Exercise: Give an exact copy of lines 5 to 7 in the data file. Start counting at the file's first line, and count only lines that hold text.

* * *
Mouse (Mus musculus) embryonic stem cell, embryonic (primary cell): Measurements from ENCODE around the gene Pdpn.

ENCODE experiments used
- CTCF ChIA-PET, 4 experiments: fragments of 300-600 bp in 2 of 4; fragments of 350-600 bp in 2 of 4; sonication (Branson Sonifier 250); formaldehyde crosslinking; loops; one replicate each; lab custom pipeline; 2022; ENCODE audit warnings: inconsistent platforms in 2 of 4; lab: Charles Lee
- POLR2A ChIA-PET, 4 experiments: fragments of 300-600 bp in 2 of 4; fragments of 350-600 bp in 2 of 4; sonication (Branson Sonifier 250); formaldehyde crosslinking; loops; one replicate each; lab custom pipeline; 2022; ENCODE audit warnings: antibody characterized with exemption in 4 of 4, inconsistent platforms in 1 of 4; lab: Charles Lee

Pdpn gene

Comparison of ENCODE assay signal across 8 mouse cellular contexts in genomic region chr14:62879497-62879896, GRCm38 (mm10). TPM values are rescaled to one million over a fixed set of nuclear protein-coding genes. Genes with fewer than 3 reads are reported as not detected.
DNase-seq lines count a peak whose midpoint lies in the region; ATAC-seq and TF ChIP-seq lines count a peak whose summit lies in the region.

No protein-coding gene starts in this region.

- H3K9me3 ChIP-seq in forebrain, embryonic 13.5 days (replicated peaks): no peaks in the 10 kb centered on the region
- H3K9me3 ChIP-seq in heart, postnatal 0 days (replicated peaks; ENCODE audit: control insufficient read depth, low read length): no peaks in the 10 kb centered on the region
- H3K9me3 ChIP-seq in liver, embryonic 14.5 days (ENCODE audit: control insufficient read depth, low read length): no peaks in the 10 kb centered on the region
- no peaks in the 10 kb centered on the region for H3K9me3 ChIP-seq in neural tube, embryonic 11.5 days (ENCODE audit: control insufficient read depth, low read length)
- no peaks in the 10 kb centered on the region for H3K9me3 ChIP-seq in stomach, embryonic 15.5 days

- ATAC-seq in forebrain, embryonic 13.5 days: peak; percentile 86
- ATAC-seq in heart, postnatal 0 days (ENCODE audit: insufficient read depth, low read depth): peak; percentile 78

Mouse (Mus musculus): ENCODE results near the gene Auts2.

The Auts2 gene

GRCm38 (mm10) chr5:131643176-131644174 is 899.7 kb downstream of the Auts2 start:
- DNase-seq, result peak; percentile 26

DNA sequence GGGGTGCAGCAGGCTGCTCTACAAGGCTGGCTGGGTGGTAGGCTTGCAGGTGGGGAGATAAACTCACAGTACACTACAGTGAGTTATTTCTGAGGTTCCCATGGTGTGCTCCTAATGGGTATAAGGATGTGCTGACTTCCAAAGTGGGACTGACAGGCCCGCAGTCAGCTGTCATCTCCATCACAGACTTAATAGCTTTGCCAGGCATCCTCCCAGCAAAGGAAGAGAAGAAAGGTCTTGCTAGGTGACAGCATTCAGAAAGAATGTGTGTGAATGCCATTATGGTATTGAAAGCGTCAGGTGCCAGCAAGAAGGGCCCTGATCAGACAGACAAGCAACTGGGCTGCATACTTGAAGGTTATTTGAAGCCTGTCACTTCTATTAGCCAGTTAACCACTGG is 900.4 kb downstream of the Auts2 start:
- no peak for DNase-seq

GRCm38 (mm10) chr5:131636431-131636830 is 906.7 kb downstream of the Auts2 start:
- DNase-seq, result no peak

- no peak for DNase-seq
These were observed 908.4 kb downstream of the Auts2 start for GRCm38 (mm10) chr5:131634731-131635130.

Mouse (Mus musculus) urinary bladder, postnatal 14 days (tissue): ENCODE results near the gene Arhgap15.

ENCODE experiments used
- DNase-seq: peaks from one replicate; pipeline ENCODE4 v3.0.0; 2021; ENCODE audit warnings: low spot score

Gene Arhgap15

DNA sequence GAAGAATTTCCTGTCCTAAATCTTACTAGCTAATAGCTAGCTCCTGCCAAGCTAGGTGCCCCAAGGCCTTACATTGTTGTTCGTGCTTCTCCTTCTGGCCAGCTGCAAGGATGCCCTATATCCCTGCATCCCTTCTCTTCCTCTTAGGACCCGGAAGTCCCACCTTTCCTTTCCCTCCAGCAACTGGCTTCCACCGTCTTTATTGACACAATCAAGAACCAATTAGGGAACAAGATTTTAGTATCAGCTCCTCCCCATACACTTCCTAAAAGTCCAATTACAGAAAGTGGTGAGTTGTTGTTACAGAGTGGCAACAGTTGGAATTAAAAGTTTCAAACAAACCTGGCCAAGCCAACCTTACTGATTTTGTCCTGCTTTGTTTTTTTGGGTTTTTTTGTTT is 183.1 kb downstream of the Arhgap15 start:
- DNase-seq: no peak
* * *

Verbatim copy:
Pdpn gene

Comparison of ENCODE assay signal across 8 mouse cellular contexts in genomic region chr14:62879497-62879896, GRCm38 (mm10). TPM values are rescaled to one million over a fixed set of nuclear protein-coding genes. Genes with fewer than 3 reads are reported as not detected.
DNase-seq lines count a peak whose midpoint lies in the region; ATAC-seq and TF ChIP-seq lines count a peak whose summit lies in the region.